Now that I'm done taking them apart to see how they work, playing around, testing, believe these two are sorted out (at least for my uses). Anything I do from here would be "just to see".
.177 CO2 plinker to the top / .177 PCP Varmint to the bottom:
Even though I've been completely inside of them, little ended up being changed. Did turn out that the way they were set up out the box was pretty muc whee they ended up after experimentaion.
I'd call what was changed as OPTIONAL.....changed it to suit me, may not suit you.
1. Trigger job for both (both share the same trigger system). As issued, there is a good bit of take-up to an kind of indefiante sear release (it happens without a definative "bump" of a 2nd stage). Getting the take-up out of the system for a crisp one-stage is easy...having the safety still work as a safety would be the complicated part. If you don't care about safety operation, it is as easy as turning a little "hidden" screw.
2. Co2 Plinker got it's trasfer port reduced, which slowed it down a bit and extended the shot count quite a bit. If LESS power (more shots) isn't "it" for you, leave it alone as its a pretty wide open gas-path.
3. Different LDC's for both. Still detachable by grub-screws like the originals, just a lot more effective and a little lighter weight than the orignal (although longer). If nosie isn't an issue, leave it alone.
4. Sealed the hidden parts of the stocks. Not a bad finish, but wanted to seal the inletting and the nearly raw wood under the butt pad as these will see a good bit of nasty weather. Definately optional, just something I do to all wood stocked airguns (and firearms) rather than have the wood get soaked and swell.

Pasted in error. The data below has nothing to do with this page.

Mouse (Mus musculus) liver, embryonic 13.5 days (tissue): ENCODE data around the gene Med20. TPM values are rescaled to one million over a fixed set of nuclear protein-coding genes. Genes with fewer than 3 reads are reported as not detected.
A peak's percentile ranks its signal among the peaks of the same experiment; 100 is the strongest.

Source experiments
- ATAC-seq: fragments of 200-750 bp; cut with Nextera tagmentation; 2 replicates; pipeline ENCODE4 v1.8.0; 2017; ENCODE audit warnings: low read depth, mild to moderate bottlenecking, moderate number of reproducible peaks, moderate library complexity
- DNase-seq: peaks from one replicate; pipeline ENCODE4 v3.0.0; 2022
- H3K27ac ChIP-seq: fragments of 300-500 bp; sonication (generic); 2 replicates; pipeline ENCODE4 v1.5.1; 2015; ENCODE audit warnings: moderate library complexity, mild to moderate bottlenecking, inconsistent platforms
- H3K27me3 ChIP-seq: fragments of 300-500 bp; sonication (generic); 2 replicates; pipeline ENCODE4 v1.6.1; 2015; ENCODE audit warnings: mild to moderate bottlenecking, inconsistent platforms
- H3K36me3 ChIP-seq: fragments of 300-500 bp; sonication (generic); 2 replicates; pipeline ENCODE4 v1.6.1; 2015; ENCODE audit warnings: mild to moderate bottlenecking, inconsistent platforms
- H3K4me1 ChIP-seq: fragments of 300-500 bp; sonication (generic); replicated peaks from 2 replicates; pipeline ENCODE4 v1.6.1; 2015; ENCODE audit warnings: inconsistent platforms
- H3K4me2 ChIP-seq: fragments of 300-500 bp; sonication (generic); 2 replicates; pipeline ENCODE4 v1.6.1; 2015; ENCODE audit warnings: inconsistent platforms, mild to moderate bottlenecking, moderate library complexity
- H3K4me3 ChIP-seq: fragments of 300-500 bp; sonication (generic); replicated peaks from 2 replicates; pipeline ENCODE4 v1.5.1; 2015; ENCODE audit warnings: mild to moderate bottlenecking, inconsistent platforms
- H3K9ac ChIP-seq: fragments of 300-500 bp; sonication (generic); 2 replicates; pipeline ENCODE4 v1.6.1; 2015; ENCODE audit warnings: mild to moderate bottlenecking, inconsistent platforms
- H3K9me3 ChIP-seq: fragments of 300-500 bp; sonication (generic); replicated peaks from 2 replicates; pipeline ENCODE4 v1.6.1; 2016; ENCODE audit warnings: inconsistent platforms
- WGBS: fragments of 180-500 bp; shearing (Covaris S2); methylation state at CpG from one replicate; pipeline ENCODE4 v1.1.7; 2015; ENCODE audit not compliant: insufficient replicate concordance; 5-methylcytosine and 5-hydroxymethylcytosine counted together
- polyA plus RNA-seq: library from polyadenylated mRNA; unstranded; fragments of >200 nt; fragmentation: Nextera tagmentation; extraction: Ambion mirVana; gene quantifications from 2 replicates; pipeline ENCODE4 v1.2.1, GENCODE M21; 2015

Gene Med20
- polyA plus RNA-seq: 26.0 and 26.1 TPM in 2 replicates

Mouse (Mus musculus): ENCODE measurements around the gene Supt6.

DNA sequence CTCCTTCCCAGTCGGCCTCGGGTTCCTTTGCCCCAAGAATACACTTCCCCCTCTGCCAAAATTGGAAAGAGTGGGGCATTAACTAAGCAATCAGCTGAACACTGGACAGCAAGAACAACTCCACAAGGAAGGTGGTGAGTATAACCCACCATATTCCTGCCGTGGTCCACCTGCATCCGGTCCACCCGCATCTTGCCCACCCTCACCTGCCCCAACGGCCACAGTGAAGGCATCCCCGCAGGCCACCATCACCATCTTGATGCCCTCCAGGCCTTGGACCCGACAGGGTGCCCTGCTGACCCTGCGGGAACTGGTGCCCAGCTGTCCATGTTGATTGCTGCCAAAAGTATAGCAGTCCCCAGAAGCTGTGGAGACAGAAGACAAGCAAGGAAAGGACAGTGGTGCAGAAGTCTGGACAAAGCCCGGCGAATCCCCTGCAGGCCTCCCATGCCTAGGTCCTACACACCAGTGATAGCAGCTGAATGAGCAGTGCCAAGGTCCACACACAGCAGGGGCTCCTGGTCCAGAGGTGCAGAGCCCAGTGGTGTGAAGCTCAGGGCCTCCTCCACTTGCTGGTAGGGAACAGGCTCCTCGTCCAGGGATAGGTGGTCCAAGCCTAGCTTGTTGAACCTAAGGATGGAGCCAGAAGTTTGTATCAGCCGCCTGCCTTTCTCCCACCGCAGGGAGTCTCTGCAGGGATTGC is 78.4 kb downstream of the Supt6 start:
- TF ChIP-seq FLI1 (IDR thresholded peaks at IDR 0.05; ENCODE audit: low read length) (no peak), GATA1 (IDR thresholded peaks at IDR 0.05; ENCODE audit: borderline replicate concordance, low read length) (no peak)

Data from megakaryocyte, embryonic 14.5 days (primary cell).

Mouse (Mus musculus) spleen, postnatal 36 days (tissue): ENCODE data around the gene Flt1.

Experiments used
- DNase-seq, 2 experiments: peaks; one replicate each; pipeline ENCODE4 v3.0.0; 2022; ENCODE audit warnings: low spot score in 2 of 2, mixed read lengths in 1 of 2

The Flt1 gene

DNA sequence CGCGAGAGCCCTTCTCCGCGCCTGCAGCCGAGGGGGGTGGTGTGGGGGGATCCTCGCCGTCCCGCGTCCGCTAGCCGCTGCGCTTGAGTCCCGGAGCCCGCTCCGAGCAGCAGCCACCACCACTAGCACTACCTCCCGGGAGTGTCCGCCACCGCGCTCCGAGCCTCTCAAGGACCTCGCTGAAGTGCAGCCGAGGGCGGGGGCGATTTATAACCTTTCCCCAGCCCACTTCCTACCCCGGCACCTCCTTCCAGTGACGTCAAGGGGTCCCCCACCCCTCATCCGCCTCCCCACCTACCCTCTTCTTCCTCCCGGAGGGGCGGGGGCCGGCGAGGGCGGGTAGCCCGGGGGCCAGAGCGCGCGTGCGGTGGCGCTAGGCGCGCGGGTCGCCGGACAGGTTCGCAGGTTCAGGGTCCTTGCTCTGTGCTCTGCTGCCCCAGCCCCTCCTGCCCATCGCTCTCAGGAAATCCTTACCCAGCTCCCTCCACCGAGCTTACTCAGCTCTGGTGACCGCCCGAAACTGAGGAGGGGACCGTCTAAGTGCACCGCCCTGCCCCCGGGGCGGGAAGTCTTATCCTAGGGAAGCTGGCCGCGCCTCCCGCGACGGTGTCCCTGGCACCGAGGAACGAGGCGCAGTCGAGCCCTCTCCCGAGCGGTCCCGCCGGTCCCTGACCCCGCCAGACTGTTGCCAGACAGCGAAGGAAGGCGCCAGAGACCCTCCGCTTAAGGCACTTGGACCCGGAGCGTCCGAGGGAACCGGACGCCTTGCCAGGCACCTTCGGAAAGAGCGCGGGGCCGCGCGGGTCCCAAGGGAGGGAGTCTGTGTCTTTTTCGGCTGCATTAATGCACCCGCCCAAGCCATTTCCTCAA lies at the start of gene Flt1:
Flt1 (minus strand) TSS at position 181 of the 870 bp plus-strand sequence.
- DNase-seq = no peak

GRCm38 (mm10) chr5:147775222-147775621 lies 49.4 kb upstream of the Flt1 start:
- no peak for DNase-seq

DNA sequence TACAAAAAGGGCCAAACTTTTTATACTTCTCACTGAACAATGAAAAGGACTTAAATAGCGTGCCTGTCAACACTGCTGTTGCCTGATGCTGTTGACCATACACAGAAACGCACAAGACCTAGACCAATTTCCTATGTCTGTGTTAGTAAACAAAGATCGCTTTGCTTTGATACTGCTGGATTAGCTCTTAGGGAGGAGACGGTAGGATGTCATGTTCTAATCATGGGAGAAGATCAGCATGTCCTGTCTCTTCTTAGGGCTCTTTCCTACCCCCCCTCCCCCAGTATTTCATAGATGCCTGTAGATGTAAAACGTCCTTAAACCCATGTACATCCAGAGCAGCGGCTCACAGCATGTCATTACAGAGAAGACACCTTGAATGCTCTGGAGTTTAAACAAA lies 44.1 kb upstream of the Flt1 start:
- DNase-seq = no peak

1. Low cost.
2. Very good finish and construction.
3. Both are repeaters, and the 4 mags tested do function fine.
4. Light weight. As shown, mounts and scope included: 6 pounds.
4. Only a sample size of 2 (both .177) but accuracy has been excellent.
1. The trigger is not a bad weight, just a long "mushy" pull.
2. Magazines are a PIA to load. Supplied single shot trays are easy to deal with.
3. Aren't any easy-to-get "spares", so be thoughtful if mods are on your mind.
4. They end up light weight, but long (like +40 inches). That's shorter than a Discovery/Maxi, but longer than the current trends.
5. Neither is going to deliver long shot counts. Co2 version runs on one 12gr. and the PCP version has about 90cc's of volume, so neither one has the "gas tank" for lots of good shots.
NOTE ON TEMPERATURE:
Put these two away when it was warm. Had tested them both inside a shop heated to 79-80F.
co2 = 8.4 gr. @ 654fps / 8 foot pounds (remember, this one had been down-tuned).
PCP = 16.2gr. @ 822fps / 24.3 foot pounds
It's 36-37F out there today. Let the charged rifles get "cold soaked" for an hour.
co2 = 8.4gr. @ 513fps @ 4.9 foot pounds
PCP = 16.2gr. @ 819fps / 24.1 foot pounds
Good news for me is that it's expected to be back in the 70's by Tuesday....this kind of climate is one of the reasons I bother with co2 at all.